I had arrived. It was time to make the move. I jumped the fence easily and stealthily made my way to my car. I opened it up, located my ski mask, put it on, and grabbed the pliers. My heart was pounding.

I ran over to the fence. The chain was thicker than I had imagined. I worked on it. I found the weak spot and tried to pry it open. It wouldn’t budge. I kept trying. I must have been working at it for 30 minutes. I looked at my watch and less than 5 minutes had passed. I stuck with it.

After 10 minutes, I had noticeably chipped away at the metal. My hand was cramped. I switched hands and kept working.

It was dead silent. I was focused completely on the metal in front of me. I had never felt so alive. I was committed and there was no turning back now.

30 minutes later, the gap in the metal was almost as thick the chain itself. I lined up the hole with the adjacent chain link, grabbed each side firmly, and ripped it with all my strength.

It worked. The chain popped off, and all that was left was a weak fence held together by a small lock. This was doable.

I hopped back in my car. This was it. A leap of faith. I revved my engine, ready to make my move. Clutch off, gas on. I heard a metal clatter from the rocks that my rear wheels spit at the car behind mine. I was off to the races. 50 yards stood between me and my freedom. 40… 30… 10…

My foot instantly felt cold and wet. I looked down. I had just stepped in a puddle. I was a 5 minute walk from my apartment, back in lucid reality.

None of that happened. It was at this moment that I fully realized how truly free I was.

I was not chained to a wall, and my words were not meaningless. It wasn’t that I had no choice. I had every choice in the world. This was always the case. Taking my car by force would not earn back my freedom. I already had the freedom I desired.

I never had to accept the structure imposed on me from that faceless voice on the phone. I could choose to play this game in any way I wished. I could choose to wait until Monday and pay like the man on the phone had suggested, or I could choose to covertly break my car out of the lot by force. Both had subjectively unequal risks and costs, but both were equally available to me.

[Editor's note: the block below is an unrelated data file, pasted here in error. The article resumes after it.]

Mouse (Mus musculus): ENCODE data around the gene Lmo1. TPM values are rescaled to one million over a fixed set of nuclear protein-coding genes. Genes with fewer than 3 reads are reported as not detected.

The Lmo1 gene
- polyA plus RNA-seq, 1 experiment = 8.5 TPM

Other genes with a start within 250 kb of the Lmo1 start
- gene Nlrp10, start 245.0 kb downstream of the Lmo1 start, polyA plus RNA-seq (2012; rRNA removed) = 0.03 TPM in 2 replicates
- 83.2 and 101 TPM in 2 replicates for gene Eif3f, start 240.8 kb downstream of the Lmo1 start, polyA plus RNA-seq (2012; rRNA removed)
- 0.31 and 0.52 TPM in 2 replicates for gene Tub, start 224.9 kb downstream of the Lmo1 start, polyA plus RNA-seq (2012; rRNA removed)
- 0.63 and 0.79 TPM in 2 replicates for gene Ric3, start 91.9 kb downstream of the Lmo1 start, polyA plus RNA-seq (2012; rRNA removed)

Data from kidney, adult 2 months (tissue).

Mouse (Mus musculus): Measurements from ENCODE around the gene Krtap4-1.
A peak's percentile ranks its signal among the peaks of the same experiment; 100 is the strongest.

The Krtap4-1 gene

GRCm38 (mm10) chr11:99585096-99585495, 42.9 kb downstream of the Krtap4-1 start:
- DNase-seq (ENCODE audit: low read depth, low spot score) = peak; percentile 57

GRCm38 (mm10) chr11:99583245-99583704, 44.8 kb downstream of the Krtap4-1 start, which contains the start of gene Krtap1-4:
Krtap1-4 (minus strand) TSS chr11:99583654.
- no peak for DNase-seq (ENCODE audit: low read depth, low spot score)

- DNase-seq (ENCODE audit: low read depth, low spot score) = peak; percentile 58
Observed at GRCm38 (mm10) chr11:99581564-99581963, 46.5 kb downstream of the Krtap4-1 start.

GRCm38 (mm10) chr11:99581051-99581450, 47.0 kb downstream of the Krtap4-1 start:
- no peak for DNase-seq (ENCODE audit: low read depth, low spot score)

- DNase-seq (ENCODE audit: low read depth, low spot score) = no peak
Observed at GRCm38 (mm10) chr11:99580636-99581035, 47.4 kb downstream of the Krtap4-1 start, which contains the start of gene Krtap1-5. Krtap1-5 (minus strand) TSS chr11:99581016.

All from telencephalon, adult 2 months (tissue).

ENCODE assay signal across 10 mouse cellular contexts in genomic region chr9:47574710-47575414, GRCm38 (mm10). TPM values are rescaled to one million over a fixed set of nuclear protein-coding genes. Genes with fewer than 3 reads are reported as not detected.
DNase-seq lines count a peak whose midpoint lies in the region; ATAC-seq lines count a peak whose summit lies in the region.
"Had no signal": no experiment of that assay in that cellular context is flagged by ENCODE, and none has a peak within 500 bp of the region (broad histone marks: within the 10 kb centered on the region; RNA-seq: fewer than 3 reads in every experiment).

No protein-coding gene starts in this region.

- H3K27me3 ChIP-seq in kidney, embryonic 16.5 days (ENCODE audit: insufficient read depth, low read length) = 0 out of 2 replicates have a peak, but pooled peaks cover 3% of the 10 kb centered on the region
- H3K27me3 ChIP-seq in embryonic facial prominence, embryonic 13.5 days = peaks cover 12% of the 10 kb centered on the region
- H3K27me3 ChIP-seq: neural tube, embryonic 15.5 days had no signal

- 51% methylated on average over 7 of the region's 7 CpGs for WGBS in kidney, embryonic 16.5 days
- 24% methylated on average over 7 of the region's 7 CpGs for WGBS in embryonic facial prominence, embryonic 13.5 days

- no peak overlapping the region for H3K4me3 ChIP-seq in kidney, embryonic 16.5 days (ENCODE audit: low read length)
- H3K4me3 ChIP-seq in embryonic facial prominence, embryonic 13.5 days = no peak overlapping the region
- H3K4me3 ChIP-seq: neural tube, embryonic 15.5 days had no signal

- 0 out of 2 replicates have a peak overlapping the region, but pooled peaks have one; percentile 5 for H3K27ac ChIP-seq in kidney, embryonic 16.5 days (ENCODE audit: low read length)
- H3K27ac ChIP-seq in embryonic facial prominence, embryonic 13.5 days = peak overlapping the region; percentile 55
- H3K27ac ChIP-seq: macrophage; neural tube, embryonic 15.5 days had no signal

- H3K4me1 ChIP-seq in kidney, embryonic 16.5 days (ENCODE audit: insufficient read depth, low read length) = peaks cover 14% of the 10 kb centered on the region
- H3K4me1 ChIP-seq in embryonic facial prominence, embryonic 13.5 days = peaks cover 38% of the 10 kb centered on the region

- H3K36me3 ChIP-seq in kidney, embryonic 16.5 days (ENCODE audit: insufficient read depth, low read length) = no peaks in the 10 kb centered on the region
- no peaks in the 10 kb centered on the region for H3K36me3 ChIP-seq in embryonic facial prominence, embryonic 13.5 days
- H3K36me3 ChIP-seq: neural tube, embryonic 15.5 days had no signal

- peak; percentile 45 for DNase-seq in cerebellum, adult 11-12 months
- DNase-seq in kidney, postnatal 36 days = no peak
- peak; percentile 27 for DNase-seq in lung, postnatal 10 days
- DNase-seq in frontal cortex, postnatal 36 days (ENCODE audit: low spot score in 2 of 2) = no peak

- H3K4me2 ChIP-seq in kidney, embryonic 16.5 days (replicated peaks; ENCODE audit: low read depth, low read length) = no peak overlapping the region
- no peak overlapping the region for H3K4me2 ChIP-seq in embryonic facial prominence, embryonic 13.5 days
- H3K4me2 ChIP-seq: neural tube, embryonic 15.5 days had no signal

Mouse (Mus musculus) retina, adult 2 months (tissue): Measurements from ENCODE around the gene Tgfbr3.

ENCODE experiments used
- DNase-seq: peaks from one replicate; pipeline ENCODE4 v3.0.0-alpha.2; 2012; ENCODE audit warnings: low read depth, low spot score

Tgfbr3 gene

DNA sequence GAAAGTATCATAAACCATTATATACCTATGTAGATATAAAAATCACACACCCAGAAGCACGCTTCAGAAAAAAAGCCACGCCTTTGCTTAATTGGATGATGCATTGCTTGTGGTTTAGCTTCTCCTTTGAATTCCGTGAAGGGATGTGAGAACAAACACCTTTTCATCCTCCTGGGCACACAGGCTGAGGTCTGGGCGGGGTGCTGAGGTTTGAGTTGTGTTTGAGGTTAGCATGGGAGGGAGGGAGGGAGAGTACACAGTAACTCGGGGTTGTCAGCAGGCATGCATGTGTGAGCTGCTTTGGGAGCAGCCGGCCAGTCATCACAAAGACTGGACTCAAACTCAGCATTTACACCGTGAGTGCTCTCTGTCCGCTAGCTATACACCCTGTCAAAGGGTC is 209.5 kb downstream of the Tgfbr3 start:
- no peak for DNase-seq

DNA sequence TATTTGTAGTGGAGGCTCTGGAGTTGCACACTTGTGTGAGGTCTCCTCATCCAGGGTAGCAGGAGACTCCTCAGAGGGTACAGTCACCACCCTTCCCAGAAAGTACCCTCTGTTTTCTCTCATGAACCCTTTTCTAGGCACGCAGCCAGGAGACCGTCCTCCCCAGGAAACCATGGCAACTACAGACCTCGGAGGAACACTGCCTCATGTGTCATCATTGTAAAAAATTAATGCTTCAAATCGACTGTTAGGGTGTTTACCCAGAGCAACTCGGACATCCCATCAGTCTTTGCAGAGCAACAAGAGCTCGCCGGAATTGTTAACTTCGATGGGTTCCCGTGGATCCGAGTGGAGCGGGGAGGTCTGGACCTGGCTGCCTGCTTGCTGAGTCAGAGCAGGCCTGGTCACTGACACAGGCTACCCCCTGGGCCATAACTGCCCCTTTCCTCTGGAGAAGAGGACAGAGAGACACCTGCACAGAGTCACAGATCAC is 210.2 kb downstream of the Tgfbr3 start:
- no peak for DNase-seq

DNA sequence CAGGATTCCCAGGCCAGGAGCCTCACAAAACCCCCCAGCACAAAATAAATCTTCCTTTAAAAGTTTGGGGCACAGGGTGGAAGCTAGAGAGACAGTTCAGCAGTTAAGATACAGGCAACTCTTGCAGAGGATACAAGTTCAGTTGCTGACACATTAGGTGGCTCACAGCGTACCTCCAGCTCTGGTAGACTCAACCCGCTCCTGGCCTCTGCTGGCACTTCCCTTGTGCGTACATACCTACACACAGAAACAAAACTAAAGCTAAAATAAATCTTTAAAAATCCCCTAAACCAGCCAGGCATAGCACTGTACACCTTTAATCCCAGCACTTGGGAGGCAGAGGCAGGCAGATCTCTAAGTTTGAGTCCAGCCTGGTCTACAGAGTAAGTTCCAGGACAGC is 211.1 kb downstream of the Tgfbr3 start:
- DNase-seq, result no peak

I glanced at the puddles in the road, and felt the soft moisture of the air on my skin. That familiar sense of calm and peace come over me once again, but this time I felt strong. I felt in control of the same situation that had me voiceless and powerless less than 15 minutes ago.

Just as I had the freedom to break my car out by force, I also had the freedom to wait until Monday and pay to get it out. I could weigh the risk and cost of either scenario, and choose the one that made the most sense for me. I didn’t have to take my freedom back by force – I just had to realize that my freedom had never been taken away.

The ideal situation was that I never got towed in the first place, but this had already happened. It wasn’t part of the game I was playing currently. The game I was playing was confined in the reality of this moment. The only set boundaries were events from the past. The future held unlimited possibilities, and I could bend those boundaries any way I want, thinking through the costs and risks, acting as freely as I pleased.

It is difficult to accept our own freedom. We play games in life all the time, but what we must remember is that everything we do, we do by choice. This does not mean we are always consciously thinking about this choice, but at one point we chose to play the certain game by certain rules. My initial frustration came about because I had decided, in the past, that it was more beneficial for me to simply wait and pay the tow fee rather than go through the trouble of breaking it out by force and assuming the potential risk of doing so.

To ignore this fact of choice is to disempower yourself and to unknowingly become a victim of a decision you, yourself, made in the past.

To accept this fact of choice is to realize that all seriousness, even the most dire, is a result of a free, playful choice to participate in a game that can be taken back at any point.